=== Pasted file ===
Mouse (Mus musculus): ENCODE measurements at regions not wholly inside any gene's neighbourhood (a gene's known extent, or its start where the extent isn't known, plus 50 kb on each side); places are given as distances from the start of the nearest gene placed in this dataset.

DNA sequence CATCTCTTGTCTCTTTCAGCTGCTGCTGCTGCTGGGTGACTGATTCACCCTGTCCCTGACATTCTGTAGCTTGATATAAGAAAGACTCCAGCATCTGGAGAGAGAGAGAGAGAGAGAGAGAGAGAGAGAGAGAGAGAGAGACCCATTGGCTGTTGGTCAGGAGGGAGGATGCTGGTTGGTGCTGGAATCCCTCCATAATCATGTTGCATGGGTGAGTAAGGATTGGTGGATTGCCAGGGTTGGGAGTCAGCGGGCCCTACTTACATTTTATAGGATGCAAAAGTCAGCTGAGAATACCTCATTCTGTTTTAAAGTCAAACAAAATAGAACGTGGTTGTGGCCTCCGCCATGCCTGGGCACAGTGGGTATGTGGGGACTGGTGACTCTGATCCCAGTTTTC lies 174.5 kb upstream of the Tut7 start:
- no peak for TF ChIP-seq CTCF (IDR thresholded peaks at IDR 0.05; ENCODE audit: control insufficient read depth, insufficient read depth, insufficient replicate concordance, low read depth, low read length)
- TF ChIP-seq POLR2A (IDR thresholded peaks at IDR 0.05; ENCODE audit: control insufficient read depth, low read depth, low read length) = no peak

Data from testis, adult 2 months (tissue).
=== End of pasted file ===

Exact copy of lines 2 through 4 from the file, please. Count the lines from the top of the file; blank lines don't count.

DNA sequence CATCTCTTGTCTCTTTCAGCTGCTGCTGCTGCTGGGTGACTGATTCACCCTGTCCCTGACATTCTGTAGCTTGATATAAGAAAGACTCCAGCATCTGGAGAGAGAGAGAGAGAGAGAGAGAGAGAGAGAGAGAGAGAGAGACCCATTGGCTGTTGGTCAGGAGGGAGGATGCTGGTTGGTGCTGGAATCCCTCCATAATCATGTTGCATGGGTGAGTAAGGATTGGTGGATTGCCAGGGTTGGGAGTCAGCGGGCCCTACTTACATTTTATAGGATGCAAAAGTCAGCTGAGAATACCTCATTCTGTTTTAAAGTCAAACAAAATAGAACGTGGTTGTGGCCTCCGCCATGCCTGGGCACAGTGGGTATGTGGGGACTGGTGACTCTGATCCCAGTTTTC lies 174.5 kb upstream of the Tut7 start:
- no peak for TF ChIP-seq CTCF (IDR thresholded peaks at IDR 0.05; ENCODE audit: control insufficient read depth, insufficient read depth, insufficient replicate concordance, low read depth, low read length)
- TF ChIP-seq POLR2A (IDR thresholded peaks at IDR 0.05; ENCODE audit: control insufficient read depth, low read depth, low read length) = no peak